The long wait is over. Google, with the Pixel Buds Pro, now has a real competitor for Apple’s AirPods Pro. Both are earbuds. Both are “Pro.” And if you’ve read our Pixel Buds Pro review, you by now know that they’re an excellent option for anyone who wants some serious audio piped into their ears.
But that brings us to the obvious question: How do you choose between the AirPods Pro versus the Pixel Buds Pro? There’s a lot here that’s the same. There’s a little bit that’s different. And the answer might not surprise you in the slightest. Or maybe it will.
Only one way to find out — let’s put these things side by side and see.
Put the cases for the AirPods Pro and the Pixel Buds Pro next to each other and there’s very little doubt which belongs to which. Apple has done white and glossy from the start. Google has gone with an off-white matte job since the early days.
Both cases use USB for wired charging, and both support wireless charging. I use both. And given that neither has a huge battery in terms of capacity, any difference in charging time is pretty negligible.
The bigger differentiator here is on paper. Google says you’ll get 11 hours of listening time before you need to charge with ANC turned off, and seven hours if you have it turned on. There’s less of a delta in Apple’s numbers — it says you get 4.5 hours on a single charge, or up to 5 if you have ANC and transparency turned off.
Popping the buds back in the charging case will get you a total of 31 hours of listening time for the Pixel Buds Pro, with ANC turned off, and 20 hours if you have ANC turned on. Apple says to expect “more than 24 hours” of listening time for the AirPods Pro if you recharge via the case.
Those are all just numbers on paper, though. It’s almost certainly not how most people are using them. (Seriously, don’t use earbuds for an entire day at a time. That’s bad.)
Both Pixel Buds Pro and AirPods Pro say they get you an hour of listening time with just five minutes in the case. And having scrambled to charge things up on my 20-minute drive to the gym, I’ve found that to be plenty for a 90-minute session.
I’ve found it to be ever so slightly easier to get the AirPods Pro out of their case, compared to the Pixel Buds Pro. That’s very much me picking nits, though. And if that’s the sort of thing that sways you in one direction or the other, more power to ya.
The winner: It’s a push. Both cases are fine. Both are prone to collecting dust and lint and earwax. I use Nomad leather cases on my cases for some added class. And it’s not like you have any alternatives anyway.
For me, this has been the biggest difference between the AirPods Pro and Pixel Buds Pro. They have different designs and feel very different in my ears. With the default tips, the AirPods Pro feel like they sit a little lower in my ear canal, with a tighter seal. They just feel like they’re in there better. That’s not to say they don’t wiggle loose, however. Whatever my face does mid-set at the gym (I’m not going to find out what that looks like, and neither will you) occasionally changes the pressure and loosens things up. And there are times when a half-hour on the elliptical is an extra-sweaty affair and I’m constantly pushing a bud back in.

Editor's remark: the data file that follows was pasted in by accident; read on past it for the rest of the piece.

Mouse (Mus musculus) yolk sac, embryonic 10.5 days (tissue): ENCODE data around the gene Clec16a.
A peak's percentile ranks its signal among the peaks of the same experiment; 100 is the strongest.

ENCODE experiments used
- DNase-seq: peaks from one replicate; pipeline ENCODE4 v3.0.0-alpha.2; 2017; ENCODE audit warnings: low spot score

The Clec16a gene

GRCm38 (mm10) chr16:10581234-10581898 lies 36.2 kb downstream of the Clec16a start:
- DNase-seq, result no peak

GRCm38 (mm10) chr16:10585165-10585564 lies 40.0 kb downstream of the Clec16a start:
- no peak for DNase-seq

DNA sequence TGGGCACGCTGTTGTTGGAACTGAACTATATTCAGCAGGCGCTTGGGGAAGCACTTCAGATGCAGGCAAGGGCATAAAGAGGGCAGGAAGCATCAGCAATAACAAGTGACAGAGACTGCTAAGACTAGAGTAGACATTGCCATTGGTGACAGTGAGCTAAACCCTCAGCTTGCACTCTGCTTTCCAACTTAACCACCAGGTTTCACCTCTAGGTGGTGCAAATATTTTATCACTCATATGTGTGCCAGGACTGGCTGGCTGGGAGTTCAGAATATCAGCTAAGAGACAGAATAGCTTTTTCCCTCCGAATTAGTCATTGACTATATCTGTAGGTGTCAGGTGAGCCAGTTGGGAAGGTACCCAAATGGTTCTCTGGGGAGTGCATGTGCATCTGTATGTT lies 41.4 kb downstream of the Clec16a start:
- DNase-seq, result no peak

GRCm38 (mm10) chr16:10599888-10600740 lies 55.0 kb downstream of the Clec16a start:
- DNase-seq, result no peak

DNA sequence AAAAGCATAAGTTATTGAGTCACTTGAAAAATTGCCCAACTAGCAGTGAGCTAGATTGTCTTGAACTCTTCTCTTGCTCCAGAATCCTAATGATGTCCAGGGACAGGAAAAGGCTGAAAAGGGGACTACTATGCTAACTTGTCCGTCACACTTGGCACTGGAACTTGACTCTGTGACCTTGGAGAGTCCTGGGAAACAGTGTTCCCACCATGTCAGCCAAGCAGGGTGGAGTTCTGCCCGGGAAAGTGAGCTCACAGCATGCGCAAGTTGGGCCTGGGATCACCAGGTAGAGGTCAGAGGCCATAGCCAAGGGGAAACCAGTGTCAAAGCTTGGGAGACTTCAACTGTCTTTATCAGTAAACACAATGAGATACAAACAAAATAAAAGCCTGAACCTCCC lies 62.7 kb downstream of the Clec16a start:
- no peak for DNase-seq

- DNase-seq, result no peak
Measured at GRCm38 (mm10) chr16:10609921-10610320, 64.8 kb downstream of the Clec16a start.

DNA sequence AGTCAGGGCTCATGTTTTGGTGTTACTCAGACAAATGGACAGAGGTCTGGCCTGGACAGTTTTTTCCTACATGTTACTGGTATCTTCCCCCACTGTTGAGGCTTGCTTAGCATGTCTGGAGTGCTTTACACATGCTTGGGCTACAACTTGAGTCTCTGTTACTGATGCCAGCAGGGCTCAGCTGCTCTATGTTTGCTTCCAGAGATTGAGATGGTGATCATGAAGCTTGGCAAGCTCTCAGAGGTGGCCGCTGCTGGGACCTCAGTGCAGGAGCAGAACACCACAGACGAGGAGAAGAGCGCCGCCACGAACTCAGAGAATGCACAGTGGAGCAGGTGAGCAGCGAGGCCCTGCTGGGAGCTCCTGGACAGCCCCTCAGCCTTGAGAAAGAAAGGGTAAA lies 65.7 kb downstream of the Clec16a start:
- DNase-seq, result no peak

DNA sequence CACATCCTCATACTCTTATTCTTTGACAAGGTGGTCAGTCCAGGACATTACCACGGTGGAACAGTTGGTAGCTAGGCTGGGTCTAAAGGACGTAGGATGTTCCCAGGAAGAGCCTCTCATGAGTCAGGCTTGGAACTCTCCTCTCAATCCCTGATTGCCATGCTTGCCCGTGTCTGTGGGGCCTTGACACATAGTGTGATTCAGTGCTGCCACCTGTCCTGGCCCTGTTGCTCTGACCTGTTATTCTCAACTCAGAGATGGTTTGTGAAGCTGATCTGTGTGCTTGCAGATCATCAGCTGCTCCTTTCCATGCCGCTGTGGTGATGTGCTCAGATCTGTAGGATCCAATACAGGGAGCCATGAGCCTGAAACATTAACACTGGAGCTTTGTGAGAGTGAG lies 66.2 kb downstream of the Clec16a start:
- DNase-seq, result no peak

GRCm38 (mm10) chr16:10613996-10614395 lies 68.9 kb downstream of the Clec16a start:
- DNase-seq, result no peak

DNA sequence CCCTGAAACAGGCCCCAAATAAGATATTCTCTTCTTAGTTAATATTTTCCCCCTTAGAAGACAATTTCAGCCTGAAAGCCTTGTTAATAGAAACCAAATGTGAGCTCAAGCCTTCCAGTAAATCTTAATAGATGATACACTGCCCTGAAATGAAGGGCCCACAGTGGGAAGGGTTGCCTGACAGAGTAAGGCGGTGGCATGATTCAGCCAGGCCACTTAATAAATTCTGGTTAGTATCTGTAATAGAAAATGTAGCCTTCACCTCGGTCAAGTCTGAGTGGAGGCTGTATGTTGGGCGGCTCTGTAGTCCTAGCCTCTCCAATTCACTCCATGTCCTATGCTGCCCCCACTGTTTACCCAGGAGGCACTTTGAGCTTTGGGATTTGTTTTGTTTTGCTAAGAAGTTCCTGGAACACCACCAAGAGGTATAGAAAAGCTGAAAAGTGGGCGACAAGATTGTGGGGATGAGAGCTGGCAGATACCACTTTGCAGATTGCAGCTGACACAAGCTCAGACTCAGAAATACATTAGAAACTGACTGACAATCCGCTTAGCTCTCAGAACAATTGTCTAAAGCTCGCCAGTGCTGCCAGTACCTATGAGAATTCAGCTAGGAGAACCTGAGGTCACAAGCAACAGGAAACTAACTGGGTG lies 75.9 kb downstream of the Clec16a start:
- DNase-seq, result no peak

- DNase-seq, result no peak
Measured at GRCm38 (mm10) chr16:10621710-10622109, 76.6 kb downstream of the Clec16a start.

Muscle memory is a hard thing to break, and in the few days I’ve been using the Pixel Buds Pro at the gym I’ve found myself reaching up to push one back in — only to find that it was seated just fine in the first place. They haven’t been prone to migration.
The Pixel Buds Pro very much felt lighter on my ears than the AirPods Pro. Maybe it’s because of that difference I noted in the earhole itself. Maybe it’s all in my head. But Google actually says that the Pixel Buds Pro weigh more than AirPods Pro — 0.22 ounces to 0.19 ounces. I plopped each onto the scale I use to measure ingredients to make pancakes on the weekend (pro tip: definitely measure by weight and not volume) and they both came out at 0.20 ounces. Close enough for my purposes, I suppose.
This is the place where what works for me might not work the same for you. I don’t have a problem with the way either of these earbuds fits and feels. Both are plenty comfortable. Both do what they’re supposed to do (stay in my ear) pretty well. I have a lot more time with the AirPods Pro than the Pixel Buds Pro, and the law of averages suggests that at some point I’ll have to push a Pixel Bud back into my Phil Ear at some point. But so far, so good.
The winner: I’m going to give a very slight edge to the AirPods Pro here. They seem to have a slightly better seal in my ear than the Pixel Buds Pro. But then again, I also tend to reseat them a few times while I’m wearing them. I’m plenty happy with both.
All Pixels all the time
This is where the rubber meets the road, right? If the audio is off, nothing else matters. And having used the AirPods Pro for months and months, and the Pixel Buds Pro for days and days, I can confidently say that there’s a pretty good chance you’d be perfectly happy with either one.